Describe the “ideal” state of affairs. There are lots of different ways to write a problem statement — some sources will recommend jumping right to the problem itself, while others recommend providing background context first so that problem (and its solution) are easier to understand for the reader. If you’re ever unsure of how to begin, opt for the latter option. While conciseness is something every piece of practical writing should aim for, it’s even more important to be well-understood. Start by describing how things should work. Before you even mention your problem, explain in a few sentences how things would be if the problem didn’t exist.
- For instance, let’s say that we work at a major airline and that we’ve noticed that the way passengers board our planes is an inefficient use of time and resources. In this case, we might begin our problem statement by describing an ideal situation where the boarding system isn’t inefficient that the company should shoot for, like this: “The boarding protocols used by ABC Airlines should aim to get each flight’s passengers aboard the plane quickly and efficiently so that the plane can take off as soon as possible. The process of boarding should be optimized for time-efficiency but also should be straightforward enough that it can be easily understood by all passengers.”
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Explain your problem. In the words of the inventor Charles Kettering, “A problem well-stated is a problem half-solved.”  One of the most important goals (if not the most important goal) of any problem statement is to articulate the problem being addressed to the reader in a way that’s clear, straightforward, and easy to understand.
Succinctly summarize the problem you intend to solve — this cuts to the heart of the issue immediately and positions the most important information in the problem statement near the top, where it’s most visible. If you’ve just stated an “ideal” state of affairs as suggested above, you may want to start your sentence with phrasing like “However. ” or “Unfortunately. ” to show that the problem you’ve identified is what is preventing the ideal vision from being a reality.
- Let’s say that we think we’ve developed a quicker, more efficient system for getting passengers aboard our planes than the typical “back to front” seating system. In this case, we might continue with a few sentences like, “However, ABC Airline’s current passenger boarding system is an inefficient use of the company’s time and resources. By wasting employee man hours, the current boarding protocols make the company less competitive, and by contributing to a slow boarding process, they create an unfavorable brand image.”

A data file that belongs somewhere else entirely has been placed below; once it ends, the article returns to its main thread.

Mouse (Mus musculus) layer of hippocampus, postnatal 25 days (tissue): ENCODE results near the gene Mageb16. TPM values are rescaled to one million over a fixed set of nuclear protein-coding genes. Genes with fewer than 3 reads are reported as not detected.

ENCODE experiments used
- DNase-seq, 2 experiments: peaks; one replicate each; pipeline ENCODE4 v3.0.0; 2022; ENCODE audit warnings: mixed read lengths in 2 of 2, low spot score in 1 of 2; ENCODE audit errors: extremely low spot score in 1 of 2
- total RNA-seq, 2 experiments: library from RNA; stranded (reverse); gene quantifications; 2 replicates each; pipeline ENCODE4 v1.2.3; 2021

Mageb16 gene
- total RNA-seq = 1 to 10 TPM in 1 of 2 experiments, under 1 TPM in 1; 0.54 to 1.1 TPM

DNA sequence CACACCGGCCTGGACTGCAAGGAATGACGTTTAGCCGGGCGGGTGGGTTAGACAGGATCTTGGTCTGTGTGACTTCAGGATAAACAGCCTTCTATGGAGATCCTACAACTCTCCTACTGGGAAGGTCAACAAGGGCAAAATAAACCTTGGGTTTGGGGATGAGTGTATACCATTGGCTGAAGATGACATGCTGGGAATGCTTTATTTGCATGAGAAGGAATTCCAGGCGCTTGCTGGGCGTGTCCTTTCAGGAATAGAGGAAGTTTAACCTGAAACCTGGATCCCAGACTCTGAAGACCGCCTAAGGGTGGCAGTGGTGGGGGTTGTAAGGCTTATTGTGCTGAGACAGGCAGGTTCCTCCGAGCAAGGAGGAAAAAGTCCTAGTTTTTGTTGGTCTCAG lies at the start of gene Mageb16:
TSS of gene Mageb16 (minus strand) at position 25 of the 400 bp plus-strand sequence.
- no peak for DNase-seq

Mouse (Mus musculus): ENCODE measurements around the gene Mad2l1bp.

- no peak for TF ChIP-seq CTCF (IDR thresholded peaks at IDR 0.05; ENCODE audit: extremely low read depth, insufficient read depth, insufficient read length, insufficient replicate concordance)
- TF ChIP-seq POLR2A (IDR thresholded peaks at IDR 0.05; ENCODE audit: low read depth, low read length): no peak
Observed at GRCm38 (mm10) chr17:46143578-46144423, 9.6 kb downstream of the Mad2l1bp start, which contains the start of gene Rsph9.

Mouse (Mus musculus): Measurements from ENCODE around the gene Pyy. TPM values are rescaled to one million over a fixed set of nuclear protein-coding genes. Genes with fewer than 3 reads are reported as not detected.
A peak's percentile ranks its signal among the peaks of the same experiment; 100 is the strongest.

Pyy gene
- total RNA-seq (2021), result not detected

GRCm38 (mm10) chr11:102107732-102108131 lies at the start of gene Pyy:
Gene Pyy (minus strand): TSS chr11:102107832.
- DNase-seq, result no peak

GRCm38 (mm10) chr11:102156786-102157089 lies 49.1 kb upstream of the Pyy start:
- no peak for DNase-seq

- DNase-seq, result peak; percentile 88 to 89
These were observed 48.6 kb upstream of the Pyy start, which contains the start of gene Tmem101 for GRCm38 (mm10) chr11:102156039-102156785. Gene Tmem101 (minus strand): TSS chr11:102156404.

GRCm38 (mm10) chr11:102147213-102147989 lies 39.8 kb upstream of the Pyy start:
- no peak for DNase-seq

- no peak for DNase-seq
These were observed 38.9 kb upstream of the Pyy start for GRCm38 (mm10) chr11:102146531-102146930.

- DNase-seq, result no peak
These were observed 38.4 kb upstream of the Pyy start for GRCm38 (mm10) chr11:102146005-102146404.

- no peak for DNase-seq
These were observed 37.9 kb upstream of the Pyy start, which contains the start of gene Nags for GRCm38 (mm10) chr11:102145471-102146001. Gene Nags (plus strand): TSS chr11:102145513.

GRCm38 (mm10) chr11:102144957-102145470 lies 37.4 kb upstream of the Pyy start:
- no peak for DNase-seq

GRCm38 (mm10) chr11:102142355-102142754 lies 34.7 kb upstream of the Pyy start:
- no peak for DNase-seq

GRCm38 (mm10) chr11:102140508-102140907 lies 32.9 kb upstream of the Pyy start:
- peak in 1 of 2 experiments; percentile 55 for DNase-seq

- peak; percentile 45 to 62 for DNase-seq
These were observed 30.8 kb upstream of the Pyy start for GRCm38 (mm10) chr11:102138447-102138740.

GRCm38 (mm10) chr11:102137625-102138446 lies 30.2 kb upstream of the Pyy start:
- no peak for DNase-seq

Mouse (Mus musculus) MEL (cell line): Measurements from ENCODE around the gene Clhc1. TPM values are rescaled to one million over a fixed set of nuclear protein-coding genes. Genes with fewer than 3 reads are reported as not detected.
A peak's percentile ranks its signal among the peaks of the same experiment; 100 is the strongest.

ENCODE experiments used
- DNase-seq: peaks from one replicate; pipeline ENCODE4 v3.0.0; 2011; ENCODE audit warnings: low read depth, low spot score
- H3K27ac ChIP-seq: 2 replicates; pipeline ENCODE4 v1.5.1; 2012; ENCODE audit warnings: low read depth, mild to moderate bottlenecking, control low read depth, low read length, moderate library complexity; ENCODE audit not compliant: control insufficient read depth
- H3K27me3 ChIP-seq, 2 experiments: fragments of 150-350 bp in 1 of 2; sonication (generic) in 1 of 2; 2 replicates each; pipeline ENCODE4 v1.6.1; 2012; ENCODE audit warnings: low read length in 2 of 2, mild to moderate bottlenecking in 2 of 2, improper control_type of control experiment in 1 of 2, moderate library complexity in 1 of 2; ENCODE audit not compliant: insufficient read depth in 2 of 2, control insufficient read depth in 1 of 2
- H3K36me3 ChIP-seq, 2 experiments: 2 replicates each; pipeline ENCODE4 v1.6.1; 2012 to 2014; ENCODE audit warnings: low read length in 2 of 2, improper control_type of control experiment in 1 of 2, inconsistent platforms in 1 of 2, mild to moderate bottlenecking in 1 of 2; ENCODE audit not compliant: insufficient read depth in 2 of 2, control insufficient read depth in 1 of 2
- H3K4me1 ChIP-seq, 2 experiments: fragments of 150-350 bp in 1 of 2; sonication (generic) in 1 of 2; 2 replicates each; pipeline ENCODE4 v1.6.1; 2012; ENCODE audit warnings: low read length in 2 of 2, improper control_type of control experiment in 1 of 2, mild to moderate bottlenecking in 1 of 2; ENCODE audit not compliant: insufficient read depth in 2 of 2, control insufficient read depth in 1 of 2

Explain your problem’s financial costs. Soon after you state your problem, you’ll want to explain why it’s a big deal — after all, no one has the time or resources to try to solve every single minor problem. In the business world, money is almost always the bottom line, so you’ll want to try to highlight the financial impact of your problem on the company or organization you’re writing for.
For instance, is the problem you’re discussing keeping your business from making more money? Is it actively costing your business money? Is it damaging your brand image and thus indirectly costing your business money? Be as exact and specific about the financial burden of your problem — try to specify an exact dollar amount (or a well-supported estimate) for your problem’s cost.
- For our airline example, we might proceed to explain the problem’s financial cost like this: “The inefficiency of the current boarding system represents a significant financial burden for the company. On average, the current boarding system wastes roughly four minutes per boarding session, resulting in a total of 20 wasted man-hours per day across all ABC flights. This represents a waste of roughly $400 per day, or $146,000 per year.”
Back up your assertions. No matter how much money you claim your problem is costing your company, if you can’t back up your claims with reasonable evidence, you may not be taken seriously. As soon as you start making specific claims about how serious your problem is, you’ll need to start supporting your statements with evidence. In some cases, this may be from your own research, from data from a related study or project, or even from reputable third-party sources.
- In some corporate and academic situations, you may need to explicitly reference your evidence in the text of your problem statement, while in other situations, it may be enough to simply use a footnote or another form of shorthand for your citations. If you’re unsure, ask your boss or teacher for advice.
- Let’s reexamine the sentences we used in the previous step. They describe the cost of the problem, but don’t explain how this cost was found. A more thorough explanation might include this: “. Based on internal performance tracking data,  on average, the current boarding system wastes roughly four minutes per boarding session, resulting in a total of 20 wasted man-hours per day across all ABC flights. Terminal personal are paid an average of $20 per hour, so this represents a waste of roughly $400 per day, or $146,000 per year.” Note the footnote — in an actual problem statement, this would correspond to a reference or appendix containing the data mentioned.
Propose a solution. When you’ve explained what the problem is and why it’s so important, proceed to explain how you propose to deal with it. As with the initial statement of your problem, your explanation of your solution should be written to be as clear and concise as possible. Stick to big, important, concrete concepts and leave any minor details for later — you’ll have plenty of opportunities to get into every minor aspect of your proposed solution in the body of your proposal.